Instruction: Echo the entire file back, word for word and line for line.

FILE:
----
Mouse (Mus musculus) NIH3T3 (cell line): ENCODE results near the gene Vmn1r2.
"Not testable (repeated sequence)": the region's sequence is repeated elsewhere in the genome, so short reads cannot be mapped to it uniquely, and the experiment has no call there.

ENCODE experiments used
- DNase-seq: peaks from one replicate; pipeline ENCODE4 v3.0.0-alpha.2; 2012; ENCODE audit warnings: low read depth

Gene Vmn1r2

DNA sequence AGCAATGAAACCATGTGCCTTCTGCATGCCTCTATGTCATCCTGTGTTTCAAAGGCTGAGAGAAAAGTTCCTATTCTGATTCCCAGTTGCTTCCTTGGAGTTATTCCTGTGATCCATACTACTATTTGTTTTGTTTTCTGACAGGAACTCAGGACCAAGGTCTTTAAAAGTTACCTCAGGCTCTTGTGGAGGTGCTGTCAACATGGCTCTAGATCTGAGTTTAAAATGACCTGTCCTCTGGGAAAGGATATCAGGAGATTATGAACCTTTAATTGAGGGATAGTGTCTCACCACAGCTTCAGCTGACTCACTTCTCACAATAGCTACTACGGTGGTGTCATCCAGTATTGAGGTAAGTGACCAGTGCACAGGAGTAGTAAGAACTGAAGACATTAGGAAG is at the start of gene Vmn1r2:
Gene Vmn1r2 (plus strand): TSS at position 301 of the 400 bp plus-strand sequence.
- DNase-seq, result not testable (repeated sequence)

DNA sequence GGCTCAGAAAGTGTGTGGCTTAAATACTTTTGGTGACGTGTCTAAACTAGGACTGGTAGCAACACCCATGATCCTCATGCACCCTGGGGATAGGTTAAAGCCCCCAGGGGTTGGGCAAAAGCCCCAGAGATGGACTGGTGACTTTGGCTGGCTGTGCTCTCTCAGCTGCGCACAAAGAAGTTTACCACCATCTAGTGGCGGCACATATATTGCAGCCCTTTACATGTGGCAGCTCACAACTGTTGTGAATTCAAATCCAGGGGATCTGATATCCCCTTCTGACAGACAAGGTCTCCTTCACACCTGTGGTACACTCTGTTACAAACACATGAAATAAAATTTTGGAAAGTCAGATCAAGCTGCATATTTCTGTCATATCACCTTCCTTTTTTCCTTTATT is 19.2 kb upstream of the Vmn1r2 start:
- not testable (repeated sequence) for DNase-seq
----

Mouse (Mus musculus) NIH3T3 (cell line): ENCODE results near the gene Vmn1r2.
"Not testable (repeated sequence)": the region's sequence is repeated elsewhere in the genome, so short reads cannot be mapped to it uniquely, and the experiment has no call there.

ENCODE experiments used
- DNase-seq: peaks from one replicate; pipeline ENCODE4 v3.0.0-alpha.2; 2012; ENCODE audit warnings: low read depth

Gene Vmn1r2

DNA sequence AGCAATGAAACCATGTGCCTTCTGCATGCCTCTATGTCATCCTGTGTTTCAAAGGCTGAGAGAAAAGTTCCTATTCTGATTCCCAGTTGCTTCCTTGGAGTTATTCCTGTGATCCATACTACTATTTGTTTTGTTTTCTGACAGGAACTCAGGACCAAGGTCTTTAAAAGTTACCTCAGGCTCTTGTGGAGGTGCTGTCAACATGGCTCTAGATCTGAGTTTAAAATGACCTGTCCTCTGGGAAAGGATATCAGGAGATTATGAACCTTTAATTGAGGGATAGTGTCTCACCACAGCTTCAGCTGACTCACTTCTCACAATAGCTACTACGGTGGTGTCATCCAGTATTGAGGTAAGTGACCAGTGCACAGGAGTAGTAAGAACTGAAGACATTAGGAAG is at the start of gene Vmn1r2:
Gene Vmn1r2 (plus strand): TSS at position 301 of the 400 bp plus-strand sequence.
- DNase-seq, result not testable (repeated sequence)

DNA sequence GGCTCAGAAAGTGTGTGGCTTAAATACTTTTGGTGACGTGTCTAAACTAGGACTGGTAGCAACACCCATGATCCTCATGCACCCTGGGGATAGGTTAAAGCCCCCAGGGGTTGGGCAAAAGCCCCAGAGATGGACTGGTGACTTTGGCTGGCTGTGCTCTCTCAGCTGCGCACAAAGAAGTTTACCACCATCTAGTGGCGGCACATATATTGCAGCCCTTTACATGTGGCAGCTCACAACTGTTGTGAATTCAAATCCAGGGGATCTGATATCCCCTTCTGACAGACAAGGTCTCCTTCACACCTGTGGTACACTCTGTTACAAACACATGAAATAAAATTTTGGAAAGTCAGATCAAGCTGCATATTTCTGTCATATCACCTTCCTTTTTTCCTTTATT is 19.2 kb upstream of the Vmn1r2 start:
- not testable (repeated sequence) for DNase-seq